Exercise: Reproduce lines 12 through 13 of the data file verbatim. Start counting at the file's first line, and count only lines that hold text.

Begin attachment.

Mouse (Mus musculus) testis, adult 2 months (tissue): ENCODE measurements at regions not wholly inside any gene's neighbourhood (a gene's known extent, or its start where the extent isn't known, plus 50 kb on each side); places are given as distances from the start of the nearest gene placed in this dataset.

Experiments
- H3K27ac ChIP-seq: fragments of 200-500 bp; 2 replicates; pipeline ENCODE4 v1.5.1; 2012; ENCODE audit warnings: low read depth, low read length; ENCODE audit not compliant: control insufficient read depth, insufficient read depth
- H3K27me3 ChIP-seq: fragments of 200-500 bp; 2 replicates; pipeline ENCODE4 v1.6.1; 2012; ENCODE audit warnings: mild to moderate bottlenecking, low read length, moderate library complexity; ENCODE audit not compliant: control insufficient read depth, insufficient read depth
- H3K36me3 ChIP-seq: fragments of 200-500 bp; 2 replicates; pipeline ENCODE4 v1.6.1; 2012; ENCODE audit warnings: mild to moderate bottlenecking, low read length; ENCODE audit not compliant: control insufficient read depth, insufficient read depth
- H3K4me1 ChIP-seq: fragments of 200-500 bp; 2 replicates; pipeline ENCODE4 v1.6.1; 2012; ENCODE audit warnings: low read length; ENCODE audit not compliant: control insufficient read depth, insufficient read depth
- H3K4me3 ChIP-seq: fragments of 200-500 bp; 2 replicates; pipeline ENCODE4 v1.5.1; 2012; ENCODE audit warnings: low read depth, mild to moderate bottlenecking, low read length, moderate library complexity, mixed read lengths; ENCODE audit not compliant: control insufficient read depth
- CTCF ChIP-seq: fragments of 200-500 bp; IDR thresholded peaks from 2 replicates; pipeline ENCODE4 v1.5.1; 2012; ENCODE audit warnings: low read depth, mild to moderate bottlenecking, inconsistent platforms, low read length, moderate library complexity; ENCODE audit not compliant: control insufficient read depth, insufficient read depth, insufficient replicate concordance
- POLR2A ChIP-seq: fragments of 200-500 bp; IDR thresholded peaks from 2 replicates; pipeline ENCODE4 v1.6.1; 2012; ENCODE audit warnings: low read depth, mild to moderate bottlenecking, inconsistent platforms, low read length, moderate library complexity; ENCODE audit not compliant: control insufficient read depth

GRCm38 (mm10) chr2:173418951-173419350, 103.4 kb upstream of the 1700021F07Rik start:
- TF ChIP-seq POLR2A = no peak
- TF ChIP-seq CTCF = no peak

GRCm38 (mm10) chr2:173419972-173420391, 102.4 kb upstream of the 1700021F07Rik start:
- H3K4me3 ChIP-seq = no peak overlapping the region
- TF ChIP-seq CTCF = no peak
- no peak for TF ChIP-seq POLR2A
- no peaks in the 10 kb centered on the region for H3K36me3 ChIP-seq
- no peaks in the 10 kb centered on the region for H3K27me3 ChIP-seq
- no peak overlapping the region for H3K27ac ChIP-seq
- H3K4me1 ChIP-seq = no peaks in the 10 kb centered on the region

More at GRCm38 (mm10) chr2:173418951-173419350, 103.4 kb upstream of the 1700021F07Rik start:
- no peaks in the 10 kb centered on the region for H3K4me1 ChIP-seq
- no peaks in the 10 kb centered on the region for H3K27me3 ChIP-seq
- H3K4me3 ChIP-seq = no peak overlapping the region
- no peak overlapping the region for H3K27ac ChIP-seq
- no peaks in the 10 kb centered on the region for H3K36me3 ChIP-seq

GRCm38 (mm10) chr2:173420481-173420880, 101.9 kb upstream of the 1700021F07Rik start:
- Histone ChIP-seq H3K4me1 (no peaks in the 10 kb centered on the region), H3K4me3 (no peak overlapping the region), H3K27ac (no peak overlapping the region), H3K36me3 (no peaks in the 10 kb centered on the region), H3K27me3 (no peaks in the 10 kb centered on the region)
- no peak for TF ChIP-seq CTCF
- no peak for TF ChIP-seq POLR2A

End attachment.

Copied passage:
- TF ChIP-seq CTCF = no peak

GRCm38 (mm10) chr2:173419972-173420391, 102.4 kb upstream of the 1700021F07Rik start: